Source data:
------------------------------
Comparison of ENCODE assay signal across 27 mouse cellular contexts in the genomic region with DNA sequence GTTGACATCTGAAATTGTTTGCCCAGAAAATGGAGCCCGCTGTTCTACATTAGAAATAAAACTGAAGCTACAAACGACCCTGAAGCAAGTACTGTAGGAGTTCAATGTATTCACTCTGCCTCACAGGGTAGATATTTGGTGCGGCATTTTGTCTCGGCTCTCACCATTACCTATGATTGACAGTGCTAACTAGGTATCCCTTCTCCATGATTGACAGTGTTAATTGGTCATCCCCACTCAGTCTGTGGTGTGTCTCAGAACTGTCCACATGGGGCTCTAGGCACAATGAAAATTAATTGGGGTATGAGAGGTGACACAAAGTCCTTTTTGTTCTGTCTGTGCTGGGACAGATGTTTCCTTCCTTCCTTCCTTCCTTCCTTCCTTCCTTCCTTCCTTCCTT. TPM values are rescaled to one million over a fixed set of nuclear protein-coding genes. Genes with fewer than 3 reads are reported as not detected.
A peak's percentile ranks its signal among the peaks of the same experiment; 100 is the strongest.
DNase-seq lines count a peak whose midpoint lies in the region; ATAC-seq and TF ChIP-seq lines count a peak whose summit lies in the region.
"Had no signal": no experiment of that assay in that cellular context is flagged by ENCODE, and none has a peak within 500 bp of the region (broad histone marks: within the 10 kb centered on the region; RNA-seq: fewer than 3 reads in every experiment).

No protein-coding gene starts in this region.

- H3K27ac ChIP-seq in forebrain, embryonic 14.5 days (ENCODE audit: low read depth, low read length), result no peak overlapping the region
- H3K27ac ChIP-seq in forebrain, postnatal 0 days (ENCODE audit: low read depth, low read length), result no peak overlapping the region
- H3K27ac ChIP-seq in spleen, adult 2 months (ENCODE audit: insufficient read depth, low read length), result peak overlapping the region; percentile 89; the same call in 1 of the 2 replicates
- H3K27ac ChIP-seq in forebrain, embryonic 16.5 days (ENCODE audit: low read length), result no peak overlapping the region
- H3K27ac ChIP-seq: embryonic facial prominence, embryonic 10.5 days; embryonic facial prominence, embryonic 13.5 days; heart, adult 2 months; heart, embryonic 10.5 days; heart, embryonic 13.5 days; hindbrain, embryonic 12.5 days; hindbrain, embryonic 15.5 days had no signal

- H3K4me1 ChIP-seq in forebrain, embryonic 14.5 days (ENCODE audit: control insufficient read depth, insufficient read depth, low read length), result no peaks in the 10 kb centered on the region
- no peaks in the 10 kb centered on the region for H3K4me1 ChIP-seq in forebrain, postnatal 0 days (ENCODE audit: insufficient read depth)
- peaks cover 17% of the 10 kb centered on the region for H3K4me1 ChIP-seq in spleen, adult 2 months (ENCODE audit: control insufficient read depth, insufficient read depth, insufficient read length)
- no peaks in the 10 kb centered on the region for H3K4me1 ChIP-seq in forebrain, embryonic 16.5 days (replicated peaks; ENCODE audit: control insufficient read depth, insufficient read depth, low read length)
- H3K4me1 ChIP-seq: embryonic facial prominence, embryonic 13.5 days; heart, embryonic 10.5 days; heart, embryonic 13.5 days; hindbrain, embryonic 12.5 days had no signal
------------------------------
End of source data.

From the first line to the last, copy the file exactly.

Comparison of ENCODE assay signal across 27 mouse cellular contexts in the genomic region with DNA sequence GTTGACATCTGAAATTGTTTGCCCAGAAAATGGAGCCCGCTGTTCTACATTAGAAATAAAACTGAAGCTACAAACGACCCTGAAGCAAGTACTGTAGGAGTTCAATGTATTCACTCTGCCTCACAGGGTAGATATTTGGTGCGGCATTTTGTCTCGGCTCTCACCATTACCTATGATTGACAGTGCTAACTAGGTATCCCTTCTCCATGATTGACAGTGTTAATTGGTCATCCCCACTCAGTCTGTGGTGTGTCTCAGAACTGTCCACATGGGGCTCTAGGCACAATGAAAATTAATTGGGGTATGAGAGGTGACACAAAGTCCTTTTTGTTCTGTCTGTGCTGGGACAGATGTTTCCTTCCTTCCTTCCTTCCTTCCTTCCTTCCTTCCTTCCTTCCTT. TPM values are rescaled to one million over a fixed set of nuclear protein-coding genes. Genes with fewer than 3 reads are reported as not detected.
A peak's percentile ranks its signal among the peaks of the same experiment; 100 is the strongest.
DNase-seq lines count a peak whose midpoint lies in the region; ATAC-seq and TF ChIP-seq lines count a peak whose summit lies in the region.
"Had no signal": no experiment of that assay in that cellular context is flagged by ENCODE, and none has a peak within 500 bp of the region (broad histone marks: within the 10 kb centered on the region; RNA-seq: fewer than 3 reads in every experiment).

No protein-coding gene starts in this region.

- H3K27ac ChIP-seq in forebrain, embryonic 14.5 days (ENCODE audit: low read depth, low read length), result no peak overlapping the region
- H3K27ac ChIP-seq in forebrain, postnatal 0 days (ENCODE audit: low read depth, low read length), result no peak overlapping the region
- H3K27ac ChIP-seq in spleen, adult 2 months (ENCODE audit: insufficient read depth, low read length), result peak overlapping the region; percentile 89; the same call in 1 of the 2 replicates
- H3K27ac ChIP-seq in forebrain, embryonic 16.5 days (ENCODE audit: low read length), result no peak overlapping the region
- H3K27ac ChIP-seq: embryonic facial prominence, embryonic 10.5 days; embryonic facial prominence, embryonic 13.5 days; heart, adult 2 months; heart, embryonic 10.5 days; heart, embryonic 13.5 days; hindbrain, embryonic 12.5 days; hindbrain, embryonic 15.5 days had no signal

- H3K4me1 ChIP-seq in forebrain, embryonic 14.5 days (ENCODE audit: control insufficient read depth, insufficient read depth, low read length), result no peaks in the 10 kb centered on the region
- no peaks in the 10 kb centered on the region for H3K4me1 ChIP-seq in forebrain, postnatal 0 days (ENCODE audit: insufficient read depth)
- peaks cover 17% of the 10 kb centered on the region for H3K4me1 ChIP-seq in spleen, adult 2 months (ENCODE audit: control insufficient read depth, insufficient read depth, insufficient read length)
- no peaks in the 10 kb centered on the region for H3K4me1 ChIP-seq in forebrain, embryonic 16.5 days (replicated peaks; ENCODE audit: control insufficient read depth, insufficient read depth, low read length)
- H3K4me1 ChIP-seq: embryonic facial prominence, embryonic 13.5 days; heart, embryonic 10.5 days; heart, embryonic 13.5 days; hindbrain, embryonic 12.5 days had no signal